Gastroparesis and functional dyspepsia. A chicken and EGG situation.
Gastroparesis and functional dyspepsia. A chicken and EGG situation.

Gastroparesis and functional dyspepsia. A chicken and EGG situation.

By Dr Anthony Hobson PhD and Jordan Haworth BSc (Functional Gut Clinic. London, UK)

The distinction between gastroparesis and functional dyspepsia (FD) is altogether ambiguous, specifically, both entities manifest with similar upper gastrointestinal (GI) symptoms, including early satiety, epigastric pain or discomfort, and nausea. FD is a disorder of gut brain interaction (DGBI), previously known as a functional GI disorder, and diagnosis is based on a subjective set of criteria [1], whereas the defining characteristic for gastroparesis is objective evidence of delayed gastric emptying in the absence of structural pathology. However, new data from researchers who followed up 720 patients with gastroparesis and 244 with FD found that at 1-year, gastric emptying had become abnormal in 37% of FD patients whilst it had normalised in 42% of patients with gastroparesis [2]. Moreover, there was no correlation between symptom severity and gastric emptying. Clearly, a large proportion of patients can yo-yo between the two, but this study, as recent editorials suggest [3,4], may propose the final nail in the coffin for gastric emptying tests (at least in those without nausea or vomiting).

Interestingly, the researchers at the National Institute of Diabetes and Digestive and Kidney Diseases/National Institutes of Health Gastroparesis Clinical Research Consortium, who carried out this provocative prospective study, performed gastric biopsies in a subset of patients and 9 obese controls without gastroparesis or functional dyspepsia [2]. Histology showed loss of interstitial cells of Cajal (ICCs) and CD206+ macrophages in both gastroparesis and FD groups compared with controls. ICCs are a specialised network of cells that act as pacemakers throughout the GI tract and are responsible for rhythmic propagation of circular muscle contractions involved in peristalsis [5]. Loss of ICC networks has previously been established in gastroparesis and the absence of ICCs is associated with delayed gastric emptying in diabetics and abnormalities of gastric slow waves. However, ICC depletion as a predictor of symptom burden and treatment outcome has yet to be established [6]. One technique that may help to advance our understanding of the pathophysiology of dyspeptic symptoms and guide management is electrogastrography (EGG).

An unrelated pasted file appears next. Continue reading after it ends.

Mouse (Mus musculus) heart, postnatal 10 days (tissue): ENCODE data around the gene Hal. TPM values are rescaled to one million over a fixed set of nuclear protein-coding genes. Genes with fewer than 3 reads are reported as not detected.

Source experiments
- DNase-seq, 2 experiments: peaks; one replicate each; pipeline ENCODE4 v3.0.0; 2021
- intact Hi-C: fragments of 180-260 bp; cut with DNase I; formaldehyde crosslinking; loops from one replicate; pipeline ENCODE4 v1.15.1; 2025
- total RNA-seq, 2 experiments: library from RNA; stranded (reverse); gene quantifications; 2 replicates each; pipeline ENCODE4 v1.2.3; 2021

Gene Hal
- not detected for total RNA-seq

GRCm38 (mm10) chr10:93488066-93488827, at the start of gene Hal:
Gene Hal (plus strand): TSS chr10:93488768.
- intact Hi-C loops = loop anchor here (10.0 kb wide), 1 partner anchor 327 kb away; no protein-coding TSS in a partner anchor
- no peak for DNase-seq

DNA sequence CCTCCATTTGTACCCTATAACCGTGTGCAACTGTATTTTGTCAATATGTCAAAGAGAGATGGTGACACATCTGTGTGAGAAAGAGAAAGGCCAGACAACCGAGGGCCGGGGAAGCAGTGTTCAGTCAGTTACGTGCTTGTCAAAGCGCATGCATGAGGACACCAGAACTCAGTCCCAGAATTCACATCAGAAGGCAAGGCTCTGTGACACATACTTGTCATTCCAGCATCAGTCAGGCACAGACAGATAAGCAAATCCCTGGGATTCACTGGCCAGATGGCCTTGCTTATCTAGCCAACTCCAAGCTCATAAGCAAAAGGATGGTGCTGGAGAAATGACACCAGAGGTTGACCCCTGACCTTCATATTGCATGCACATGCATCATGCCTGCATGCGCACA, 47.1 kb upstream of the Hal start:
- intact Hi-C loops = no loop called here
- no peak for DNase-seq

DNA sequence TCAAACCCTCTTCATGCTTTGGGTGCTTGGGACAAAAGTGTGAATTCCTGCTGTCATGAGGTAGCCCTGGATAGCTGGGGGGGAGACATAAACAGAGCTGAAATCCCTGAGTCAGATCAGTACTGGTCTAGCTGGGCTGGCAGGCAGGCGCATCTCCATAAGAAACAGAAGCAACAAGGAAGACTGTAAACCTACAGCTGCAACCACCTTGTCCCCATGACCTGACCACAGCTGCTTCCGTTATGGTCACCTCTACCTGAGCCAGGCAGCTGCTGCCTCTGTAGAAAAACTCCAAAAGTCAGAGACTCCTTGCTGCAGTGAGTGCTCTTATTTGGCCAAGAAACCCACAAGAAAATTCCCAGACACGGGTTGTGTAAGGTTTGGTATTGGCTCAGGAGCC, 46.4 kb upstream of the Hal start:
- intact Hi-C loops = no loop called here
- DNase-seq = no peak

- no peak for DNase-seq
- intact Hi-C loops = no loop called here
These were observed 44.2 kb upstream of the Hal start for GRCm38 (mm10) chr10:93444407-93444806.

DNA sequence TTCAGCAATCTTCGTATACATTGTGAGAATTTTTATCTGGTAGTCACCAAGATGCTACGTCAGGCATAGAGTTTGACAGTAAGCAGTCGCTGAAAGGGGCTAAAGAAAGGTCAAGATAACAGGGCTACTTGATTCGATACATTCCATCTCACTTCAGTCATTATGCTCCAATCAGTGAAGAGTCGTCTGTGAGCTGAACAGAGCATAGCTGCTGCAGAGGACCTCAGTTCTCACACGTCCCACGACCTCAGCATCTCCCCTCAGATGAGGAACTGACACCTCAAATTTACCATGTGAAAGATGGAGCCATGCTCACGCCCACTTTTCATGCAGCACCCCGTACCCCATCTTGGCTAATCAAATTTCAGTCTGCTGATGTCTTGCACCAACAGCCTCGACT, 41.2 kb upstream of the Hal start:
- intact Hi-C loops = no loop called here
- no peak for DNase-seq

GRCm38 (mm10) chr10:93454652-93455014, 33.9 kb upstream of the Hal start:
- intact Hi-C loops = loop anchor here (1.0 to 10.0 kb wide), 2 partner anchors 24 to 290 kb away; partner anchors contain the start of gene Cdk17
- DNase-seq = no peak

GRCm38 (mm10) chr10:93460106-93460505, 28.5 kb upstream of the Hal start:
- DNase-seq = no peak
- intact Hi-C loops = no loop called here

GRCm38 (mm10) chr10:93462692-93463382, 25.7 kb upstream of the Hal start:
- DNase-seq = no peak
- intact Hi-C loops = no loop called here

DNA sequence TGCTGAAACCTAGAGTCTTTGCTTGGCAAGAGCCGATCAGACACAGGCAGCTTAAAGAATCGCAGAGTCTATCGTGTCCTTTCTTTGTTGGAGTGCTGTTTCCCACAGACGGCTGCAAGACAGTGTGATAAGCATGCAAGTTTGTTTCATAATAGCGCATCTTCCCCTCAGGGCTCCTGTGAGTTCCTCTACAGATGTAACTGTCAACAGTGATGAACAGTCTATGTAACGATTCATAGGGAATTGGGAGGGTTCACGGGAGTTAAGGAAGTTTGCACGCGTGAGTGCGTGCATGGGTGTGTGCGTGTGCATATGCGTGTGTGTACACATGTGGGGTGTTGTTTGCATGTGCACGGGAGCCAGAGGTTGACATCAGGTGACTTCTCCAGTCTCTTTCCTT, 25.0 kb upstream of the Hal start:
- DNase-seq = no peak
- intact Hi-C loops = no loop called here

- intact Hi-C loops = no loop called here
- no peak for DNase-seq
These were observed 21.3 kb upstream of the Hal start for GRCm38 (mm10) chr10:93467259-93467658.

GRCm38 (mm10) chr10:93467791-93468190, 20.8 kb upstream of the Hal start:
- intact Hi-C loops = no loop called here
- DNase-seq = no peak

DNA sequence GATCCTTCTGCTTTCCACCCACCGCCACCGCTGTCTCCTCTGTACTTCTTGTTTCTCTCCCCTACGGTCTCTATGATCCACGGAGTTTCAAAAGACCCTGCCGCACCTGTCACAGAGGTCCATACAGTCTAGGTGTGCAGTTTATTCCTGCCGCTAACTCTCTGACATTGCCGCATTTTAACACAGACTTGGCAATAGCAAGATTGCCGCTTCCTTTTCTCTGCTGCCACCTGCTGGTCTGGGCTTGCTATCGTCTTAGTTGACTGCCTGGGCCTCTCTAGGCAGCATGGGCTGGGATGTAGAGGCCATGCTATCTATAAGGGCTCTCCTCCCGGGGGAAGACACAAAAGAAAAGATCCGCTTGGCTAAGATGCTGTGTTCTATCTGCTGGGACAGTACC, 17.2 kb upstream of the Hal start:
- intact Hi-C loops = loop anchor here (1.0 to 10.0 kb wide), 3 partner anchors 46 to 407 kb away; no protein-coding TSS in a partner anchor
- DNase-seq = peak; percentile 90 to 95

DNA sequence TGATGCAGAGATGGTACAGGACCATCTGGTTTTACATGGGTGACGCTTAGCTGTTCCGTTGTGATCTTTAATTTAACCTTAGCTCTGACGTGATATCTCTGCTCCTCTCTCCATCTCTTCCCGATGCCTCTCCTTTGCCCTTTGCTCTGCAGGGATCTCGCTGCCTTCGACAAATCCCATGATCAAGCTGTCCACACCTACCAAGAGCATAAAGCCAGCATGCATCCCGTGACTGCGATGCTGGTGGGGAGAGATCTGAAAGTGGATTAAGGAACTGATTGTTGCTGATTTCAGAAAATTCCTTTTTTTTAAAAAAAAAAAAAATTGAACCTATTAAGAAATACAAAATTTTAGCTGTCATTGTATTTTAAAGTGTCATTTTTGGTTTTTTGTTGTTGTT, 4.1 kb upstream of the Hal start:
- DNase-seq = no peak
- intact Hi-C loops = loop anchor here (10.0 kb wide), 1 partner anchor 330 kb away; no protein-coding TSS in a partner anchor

EGG is a non-invasive measurement of gastric myoelectrical activity (GMA) using cutaneous electrodes placed on the abdomen. Indeed, EGG is not a new technique, but it has been reinvigorated with advances in artificial intelligence software, such as high-resolution and body surface mapping. EGG records the pacemaker activity of the ICCs, which generate slow waves at a frequency of about 3 cycles per minute (cpm). Dysrhythmias occur when 3 cpm activity is altered: bradycardia is defined by 0.5 to 2.3 cpm and tachygastria by 3.8 to 15 cpm. EGG correlates with gastric emptying on scintigraphy in patients with FD and gastroparesis [7]. In addition, abnormal gastric slow-wave rhythms are seen in up to 51% of patients with FD and are correlated with symptom severity, specifically for early satiety and bloating [8]. Patients with FD spent more time in bradygastria and tachygastria when fasted compared to controls. Furthermore, Leahy and colleagues[9] performed EGG in 170 patients with FD, 70 with irritable bowel syndrome (IBS), 20 with gastroesophageal reflux disease (GORD) and 30 asymptomatic controls. EGG was abnormal in 36% of FD patients and 25% of IBS patients with concurrent dyspepsia, but EGG was normal in 93% of asymptomatic controls, 90% of GORD patients, and 92% of IBS patients without dyspepsia. Therefore, abnormal gastric rhythms, as defined on EGG, likely play a role in the pathophysiology of FD.